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Long IslandSuffolk

LI firefighters to get a festival of thanks

Farmingville fire department members Dominic Russo, 28, Chris

Farmingville fire department members Dominic Russo, 28, Chris Russo, 24, dad Sal Russo, 48, and Justin Russo, 20 are all involved in the effort to contain the wildfires in Suffolk. (April 10, 2012) Photo Credit: Newsday/Mario Gonzalez

Hundreds of firefighters battled the wildfire that burned more than 1,000 acres of pine barrens in Manorville and Ridge this week. Thursday, officials announced a daylong thank-you celebration for those volunteer first responders.

The festival is scheduled for May 19 at the Brookhaven Amphitheater in Farmingville.

Suffolk County Executive Steve Bellone and Brookhaven Town Supervisor Mark Lesko declined to say what performers will headline the show, an appreciation for volunteers, their families, friends and the public.

Lesko said the event will bring "some pretty big acts," adding, "It's gonna knock your socks off." JVC Broadcasting, which operates the amphitheater, will co-sponsor the event with the county.

The fire, which began Monday, was brought under control late Tuesday. Firefighters still doused hot spots Wednesday, but by Thursday the fire appeared to be out. It destroyed 1,124 acres, damaged at least three homes and at least one commercial building. Officials said it was the seventh-largest wildfire in state history, the largest being the 1995 Sunrise Fire that destroyed more than 6,000 acres.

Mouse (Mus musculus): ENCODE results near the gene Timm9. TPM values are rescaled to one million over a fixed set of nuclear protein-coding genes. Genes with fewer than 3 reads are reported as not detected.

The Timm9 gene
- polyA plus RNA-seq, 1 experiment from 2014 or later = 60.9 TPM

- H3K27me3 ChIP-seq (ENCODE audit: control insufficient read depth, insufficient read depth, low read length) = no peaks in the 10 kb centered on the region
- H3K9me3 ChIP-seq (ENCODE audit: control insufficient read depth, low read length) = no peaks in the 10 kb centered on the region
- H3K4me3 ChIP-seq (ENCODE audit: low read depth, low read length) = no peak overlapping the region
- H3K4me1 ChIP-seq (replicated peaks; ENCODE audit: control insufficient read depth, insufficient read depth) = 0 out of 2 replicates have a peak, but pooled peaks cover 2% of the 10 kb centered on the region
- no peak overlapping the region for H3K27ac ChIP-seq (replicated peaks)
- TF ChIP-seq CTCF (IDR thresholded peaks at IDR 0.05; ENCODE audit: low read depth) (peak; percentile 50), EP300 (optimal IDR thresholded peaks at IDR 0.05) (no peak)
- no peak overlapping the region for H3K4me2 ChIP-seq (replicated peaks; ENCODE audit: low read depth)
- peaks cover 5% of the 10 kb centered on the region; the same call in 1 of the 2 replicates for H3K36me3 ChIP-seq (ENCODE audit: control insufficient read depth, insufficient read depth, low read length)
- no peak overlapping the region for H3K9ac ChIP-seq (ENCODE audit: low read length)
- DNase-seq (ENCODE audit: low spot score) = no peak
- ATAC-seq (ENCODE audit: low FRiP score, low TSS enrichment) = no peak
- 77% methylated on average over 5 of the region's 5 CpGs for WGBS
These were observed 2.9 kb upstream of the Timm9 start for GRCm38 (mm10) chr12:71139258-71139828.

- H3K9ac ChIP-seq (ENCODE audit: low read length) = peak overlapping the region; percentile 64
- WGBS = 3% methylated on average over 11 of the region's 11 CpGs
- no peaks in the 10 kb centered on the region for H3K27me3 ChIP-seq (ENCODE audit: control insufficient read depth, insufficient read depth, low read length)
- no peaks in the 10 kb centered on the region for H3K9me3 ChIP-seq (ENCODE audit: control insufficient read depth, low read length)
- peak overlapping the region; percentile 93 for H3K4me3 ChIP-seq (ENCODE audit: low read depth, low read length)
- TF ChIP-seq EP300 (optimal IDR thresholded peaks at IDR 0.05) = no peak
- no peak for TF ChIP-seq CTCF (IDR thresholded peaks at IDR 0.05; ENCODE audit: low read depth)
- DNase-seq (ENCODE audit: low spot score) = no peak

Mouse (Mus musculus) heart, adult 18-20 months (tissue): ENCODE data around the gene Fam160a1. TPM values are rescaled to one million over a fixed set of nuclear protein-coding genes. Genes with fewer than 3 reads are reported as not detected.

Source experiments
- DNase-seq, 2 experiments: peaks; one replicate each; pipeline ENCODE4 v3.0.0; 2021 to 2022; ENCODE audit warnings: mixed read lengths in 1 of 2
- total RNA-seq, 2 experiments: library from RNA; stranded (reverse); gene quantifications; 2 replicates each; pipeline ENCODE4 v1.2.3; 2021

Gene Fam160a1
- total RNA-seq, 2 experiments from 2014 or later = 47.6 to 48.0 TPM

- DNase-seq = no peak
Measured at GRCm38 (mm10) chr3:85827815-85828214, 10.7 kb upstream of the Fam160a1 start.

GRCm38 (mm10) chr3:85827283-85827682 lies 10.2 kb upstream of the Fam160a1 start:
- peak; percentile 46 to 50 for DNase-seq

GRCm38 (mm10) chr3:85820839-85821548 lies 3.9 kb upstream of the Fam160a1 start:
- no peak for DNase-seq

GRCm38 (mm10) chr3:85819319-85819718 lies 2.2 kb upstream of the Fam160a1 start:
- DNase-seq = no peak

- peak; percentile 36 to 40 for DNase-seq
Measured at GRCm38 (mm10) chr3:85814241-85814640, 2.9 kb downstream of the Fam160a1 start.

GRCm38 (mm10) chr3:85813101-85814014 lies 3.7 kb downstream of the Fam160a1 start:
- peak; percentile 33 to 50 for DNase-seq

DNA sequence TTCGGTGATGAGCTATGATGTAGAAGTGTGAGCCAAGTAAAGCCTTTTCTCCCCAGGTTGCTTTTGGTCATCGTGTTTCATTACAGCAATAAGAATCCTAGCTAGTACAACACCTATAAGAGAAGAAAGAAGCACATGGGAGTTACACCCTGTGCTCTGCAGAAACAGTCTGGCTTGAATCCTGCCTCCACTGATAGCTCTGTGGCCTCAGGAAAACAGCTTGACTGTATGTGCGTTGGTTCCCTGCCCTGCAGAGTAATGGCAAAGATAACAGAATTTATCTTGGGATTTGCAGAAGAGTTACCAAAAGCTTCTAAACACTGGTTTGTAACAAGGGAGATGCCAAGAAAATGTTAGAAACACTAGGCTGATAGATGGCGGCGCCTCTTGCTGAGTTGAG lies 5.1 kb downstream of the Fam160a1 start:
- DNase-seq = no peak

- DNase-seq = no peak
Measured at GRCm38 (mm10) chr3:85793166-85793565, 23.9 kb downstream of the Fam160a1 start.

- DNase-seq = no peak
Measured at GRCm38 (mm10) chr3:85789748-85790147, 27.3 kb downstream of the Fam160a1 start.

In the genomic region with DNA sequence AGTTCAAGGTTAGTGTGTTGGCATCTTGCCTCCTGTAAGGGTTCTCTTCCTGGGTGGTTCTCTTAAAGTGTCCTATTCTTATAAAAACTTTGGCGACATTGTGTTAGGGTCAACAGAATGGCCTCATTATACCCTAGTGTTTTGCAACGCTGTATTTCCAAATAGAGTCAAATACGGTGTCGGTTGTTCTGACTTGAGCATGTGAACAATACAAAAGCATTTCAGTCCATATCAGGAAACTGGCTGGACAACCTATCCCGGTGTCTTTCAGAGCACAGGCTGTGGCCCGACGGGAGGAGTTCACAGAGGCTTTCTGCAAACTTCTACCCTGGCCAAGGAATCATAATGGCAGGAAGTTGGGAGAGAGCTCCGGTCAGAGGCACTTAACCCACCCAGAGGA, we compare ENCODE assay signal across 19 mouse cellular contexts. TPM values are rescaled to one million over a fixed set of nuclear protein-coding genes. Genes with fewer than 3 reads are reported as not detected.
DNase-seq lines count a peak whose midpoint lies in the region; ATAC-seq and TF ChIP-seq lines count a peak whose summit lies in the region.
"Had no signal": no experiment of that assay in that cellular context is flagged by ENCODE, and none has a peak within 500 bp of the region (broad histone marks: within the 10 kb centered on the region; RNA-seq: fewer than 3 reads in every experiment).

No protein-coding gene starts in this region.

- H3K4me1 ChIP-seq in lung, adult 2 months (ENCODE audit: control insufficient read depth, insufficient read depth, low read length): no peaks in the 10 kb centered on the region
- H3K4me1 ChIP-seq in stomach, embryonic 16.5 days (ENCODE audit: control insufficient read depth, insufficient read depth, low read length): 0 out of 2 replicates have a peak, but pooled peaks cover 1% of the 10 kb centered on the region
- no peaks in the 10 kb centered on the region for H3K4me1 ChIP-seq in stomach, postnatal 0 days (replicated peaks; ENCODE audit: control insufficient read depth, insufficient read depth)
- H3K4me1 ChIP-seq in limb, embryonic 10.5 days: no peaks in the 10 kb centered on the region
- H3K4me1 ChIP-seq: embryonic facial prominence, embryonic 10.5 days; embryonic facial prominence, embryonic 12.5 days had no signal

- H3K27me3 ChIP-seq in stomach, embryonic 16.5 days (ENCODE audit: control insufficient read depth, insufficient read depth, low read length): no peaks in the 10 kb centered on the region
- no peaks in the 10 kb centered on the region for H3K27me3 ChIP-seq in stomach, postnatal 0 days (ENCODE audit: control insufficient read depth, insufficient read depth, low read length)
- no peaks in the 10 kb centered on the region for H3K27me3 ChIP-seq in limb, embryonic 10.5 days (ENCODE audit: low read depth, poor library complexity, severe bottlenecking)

In paying tribute to firefighters, Riverhead Town Councilman John Dunleavy said Thursday that he visited affected Riverhead residents and that while six "structures" were destroyed -- a pool house, garage and other out buildings -- no homes in the town burned down. Dunleavy joined Bellone, Lesko, fire chiefs from Ridge and Manorville, and other officials for the festival announcement.

Bellone said arson investigators confirmed the wildfire began on the grounds of the federally owned Brookhaven National Laboratory, although, he said, the cause had yet to be determined. A team of State Department of Environmental Conservation forest rangers and firefighters spent several hours in the area Wednesday, working east, scouting for hot spots. They were looking about 100 yards south from the end of Crescent Bow, where the lab's property borders county parkland and Brookhaven town land, as well as private residences.

DESK, PLEASE RESTORE FOR THE WEB/kkCalling it a "unique" investigation led by the county police arson squad and supported by the state's forestry service, Brookhaven and Riverhead fire marshals and officials from the lab, Bellone said the team is continuing to follow leads.An "after-action review" is being planned to determine what lessons can be learned from the blaze. That session, to be held next week, will include county and town officials, fire departments, state agencies and police, Bellone said.

With Emily Dooley

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